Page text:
The correct lead
 
 

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The correct lead

This is a discussion on The correct lead within the Western Riding forums, part of the Riding Horses category
  • On the right lead
  • Being on the correct lead horsebackriding

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  • 1 Post By beau159

 
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    01-28-2014, 12:34 PM
  #1
Foal
The correct lead

So I've got a Western horse show coming up in a few weeks and I'm having trouble finding the correct lead when I canter.
Any tips?
     
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    01-29-2014, 11:06 AM
  #2
Green Broke
Can you clarify: Are you having trouble getting your horse to take the correct lead? Or are you having trouble FEELING what lead your horse is on?

I'm going to assume that you are having trouble getting your horse to take the correct lead.

First of all, is your horse 100% broke? What I mean by that, is can you:
--walk, trot, and canter your horse on a loose rein and relaxed and collected
--stop softly from any speed (using primarily your seat and legs)
--back up freely
--control the head, neck, shoulders, ribcage, and hips (using your seat and legs mostly)

In a nutshell, you need to be able to have 100% control of your horse's body.

I like to start by teaching my horses a simple lead in a circle. Let's say we are going to pick up the LEFT lead where the horse's right hind leg strikes the ground first, followed by the left hind and right front together, and lastly by the horse's right left foot. It is called the left lead because the left front foot is "leading".

Make a decently-sized circle to the left. Get your horse trotting nice and collected and listening to you. I will pick up my left rein and tip their nose slightly to the left. I make an upward twisting motion with my hand to keep the shoulder elevated. I keep my left leg OFF the horse. I apply my right leg back a bit, and I bump them with my calf. This pushes their hip inward and prepares them to get their right hind leg underneath them. When I feel they are ready and in position, then I will slightly lean my upper body forward and I will give them a kissing sound to actually go into the lope (I have taught them ahead of time on the lunge line that the kissing sound means to lope).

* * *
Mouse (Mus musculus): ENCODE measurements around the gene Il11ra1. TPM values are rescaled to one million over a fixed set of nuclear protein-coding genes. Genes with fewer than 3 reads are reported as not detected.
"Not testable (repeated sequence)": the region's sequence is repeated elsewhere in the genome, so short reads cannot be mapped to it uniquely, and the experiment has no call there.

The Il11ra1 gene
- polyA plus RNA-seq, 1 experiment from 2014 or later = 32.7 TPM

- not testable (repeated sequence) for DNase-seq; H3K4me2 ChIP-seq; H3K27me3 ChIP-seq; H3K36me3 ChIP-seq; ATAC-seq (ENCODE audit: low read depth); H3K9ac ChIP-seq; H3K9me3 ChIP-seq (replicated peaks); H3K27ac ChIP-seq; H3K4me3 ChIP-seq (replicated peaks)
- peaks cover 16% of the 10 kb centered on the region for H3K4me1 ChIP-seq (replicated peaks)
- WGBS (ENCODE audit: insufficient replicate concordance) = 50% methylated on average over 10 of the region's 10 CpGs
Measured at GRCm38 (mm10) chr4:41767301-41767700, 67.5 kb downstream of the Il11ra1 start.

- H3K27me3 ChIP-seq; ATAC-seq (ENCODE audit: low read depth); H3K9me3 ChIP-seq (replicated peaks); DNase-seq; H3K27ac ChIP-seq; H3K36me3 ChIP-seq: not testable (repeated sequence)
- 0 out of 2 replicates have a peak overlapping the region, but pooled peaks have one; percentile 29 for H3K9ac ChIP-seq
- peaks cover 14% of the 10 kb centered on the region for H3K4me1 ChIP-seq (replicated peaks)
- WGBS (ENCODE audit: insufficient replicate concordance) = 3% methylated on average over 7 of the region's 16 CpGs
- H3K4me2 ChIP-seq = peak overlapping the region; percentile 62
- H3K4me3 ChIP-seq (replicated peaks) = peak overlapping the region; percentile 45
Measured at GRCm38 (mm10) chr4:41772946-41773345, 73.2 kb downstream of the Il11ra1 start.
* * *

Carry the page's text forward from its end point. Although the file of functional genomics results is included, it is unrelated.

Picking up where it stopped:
I bolded the word FEEL because that's very important. When you first teach this, there are times when the horse's body is not in the right place and they will not be successful in getting the lead. And there are times when they are ready and they will pick it up correctly. This is something that you are going to have to learn by trial-and-error and with experience.

I won't kiss to my horse until I feel they will be successful with the lead departure.

If the horse does get it wrong, no big deal. Bring them back down to a trot, make a few small circles to the left, and then ask again. When they get it right, along them to keep loping along and praise them.

Of course, work this both ways, right and left. Once you master the trot-to-lope transition, then you can try it from the walk-to-lope, and eventually from a standstill to a lope.

Always keep your cues consistent and they same. Eventually, you will not need to use the reins at all to tip your horse's nose. You'll simply be able to use your legs and your body language. And of course, you'll eventually be able to do this on a straight-away and not in a circle.

As far as feeling if you are on the correct lead, that takes time and experience and FEEL. If you need to look down to check, that's okay. Just make sure you don't lean your weight forward when you do. I taught myself to feel leads by really exaggerating how much my hips swing with the horse. If you are on a left lead, you will feel your hips swing from your back/right to your front/left. And of course, opposite for the other lead. Some horses are easier to feel than others.